One in three women experience online abuse in their working lives and it can have devastating consequences for their careers, according to research commissioned by Australia’s eSafety Commissioner.
The report, Women in the Spotlight: Women’s experiences with online abuse in their working lives, explores the experiences of women who have a strong online or media presence for professional purposes and is being released ahead of International Women’s Day 2022.
eSafety Commissioner Julie Inman Grant said it was troubling that 35 per cent of the women surveyed experienced some form of online abuse in a professional context, with this incidence higher among younger women (43 per cent), women with disability (57 per cent) and those who identified as LGBTIQ+ (51 per cent).
“Women felt most of the online vitriol they received was gendered with the perpetrators focusing on their gender, their physical appearance and their role as a working mother. Women were also targeted with online abuse over their age, race, sexual orientation, having a disability or taking a stand on an issue,” Ms Inman Grant said.
Ms Inman Grant said widespread abuse of women across online platforms has serious career consequences with many women taking a backwards step professionally.
“Online abuse can be devastating with women in the study experiencing severe impacts on their mental health, loss of confidence in their ability to do their job, concerns for their safety and the safety of their families, and of reputational damage,” Ms Inman Grant said
“When abuse takes such a high emotional toll, it is no wonder that nearly a quarter of the women abused online said they were reluctant to move into leadership positions that would require them to be in the media or online. This reticence to take on leadership roles was almost doubled for women with disability.
“About 22 per cent of women who experienced online abuse temporarily halted online activity in the work context, whilst nine per cent avoided inflammatory issues and topics, and five per cent left the job or industry they worked in.”
The study found most abuse occurred on social media, including Facebook (62 per cent), Instagram (26 per cent), Twitter (18 per cent) and LinkedIn (14 per cent). Abuse also occurred on personal email (21 per cent) and work email (15 per cent), followed by SMS (16 per cent) and chat apps (13 per cent).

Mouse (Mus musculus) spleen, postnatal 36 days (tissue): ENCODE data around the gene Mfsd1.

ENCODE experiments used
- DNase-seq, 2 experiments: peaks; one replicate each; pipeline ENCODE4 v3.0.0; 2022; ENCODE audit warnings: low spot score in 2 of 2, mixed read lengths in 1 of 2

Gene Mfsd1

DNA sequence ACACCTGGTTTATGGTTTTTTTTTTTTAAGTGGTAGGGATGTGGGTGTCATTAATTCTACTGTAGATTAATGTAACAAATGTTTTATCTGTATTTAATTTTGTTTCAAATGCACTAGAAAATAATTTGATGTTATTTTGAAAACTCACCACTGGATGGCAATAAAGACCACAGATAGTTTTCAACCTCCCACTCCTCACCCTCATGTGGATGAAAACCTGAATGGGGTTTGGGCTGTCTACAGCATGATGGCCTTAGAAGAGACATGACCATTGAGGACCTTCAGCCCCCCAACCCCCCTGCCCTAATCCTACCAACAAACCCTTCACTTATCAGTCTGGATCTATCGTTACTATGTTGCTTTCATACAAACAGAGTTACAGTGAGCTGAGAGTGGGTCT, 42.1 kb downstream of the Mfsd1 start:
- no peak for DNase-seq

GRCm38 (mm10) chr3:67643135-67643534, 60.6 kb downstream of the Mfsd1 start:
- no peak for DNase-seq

Ms Inman Grant said about half of the women who experienced online abuse said that the abuse is perpetrated by strangers, typically through unwanted private messages and negative comments.
“It’s also alarming that for 40 per cent of women abused online, the abuse comes from a woman’s work or from her professional circles. In some cases, abusers known to women can have a greater focus on attacking their reputation and professional standing,” Ms Inman Grant said.
“The research found that women are more scared, hurt or confused when they knew the abuser. One woman we interviewed described having to make small talk with someone at an industry event that she suspected of being a perpetrator of her online abuse.
“The women interviewed believed that professional women are more likely to be attacked for ambition or stepping outside traditional gender roles – and that men would not be attacked in quite the same way.”
Ms Inman Grant said the professional impact of online abuse should be a wake-up call to employers and online platforms to do more to prevent abuse as well as provide workplace support and resources to those who experience it.
“This study has revealed that many women simply ignored the abuse, believed online abuse is part of the professional landscape and feel there is limited recourse available to them. They also feel dismissed when seeking help from their employers, online platforms or law enforcement,” Ms Inman Grant said.
“If employers expect women to have an online presence and social media companies want women to use their platforms, then it’s vital that prevention measures are put in place and tools and resources are available so women can continue to voice their opinions, seek high-profile positions, and promote their businesses or services on social media – all of which help them succeed professionally in the modern world.
“At eSafety, 75 per cent of reports we receive about online harms come from women and girls, and we work every day to remove abusive online material and educate and empower women through our free educational programs and resources.
“eSafety’s Women In The Spotlight (WITS) program offers social media self-defence training to help women use social media platforms more safely and effectively as well report online abuse and protect their own wellbeing.
“eSafety’s world-first Adult Cyber Abuse Scheme came into effect earlier this year and is finally giving Australian adults who are the victims of seriously harmful online abuse somewhere to turn when the platforms fail to act.”
Read the full report.
eSafety commissioned Whereto Research to undertake this research, which involved a survey of 1,491 women who were working or had recently worked, and 20 interviews with women who had experienced online abuse in their working lives. A sample of 731 men was also included in the study to provide context to the women’s experiences.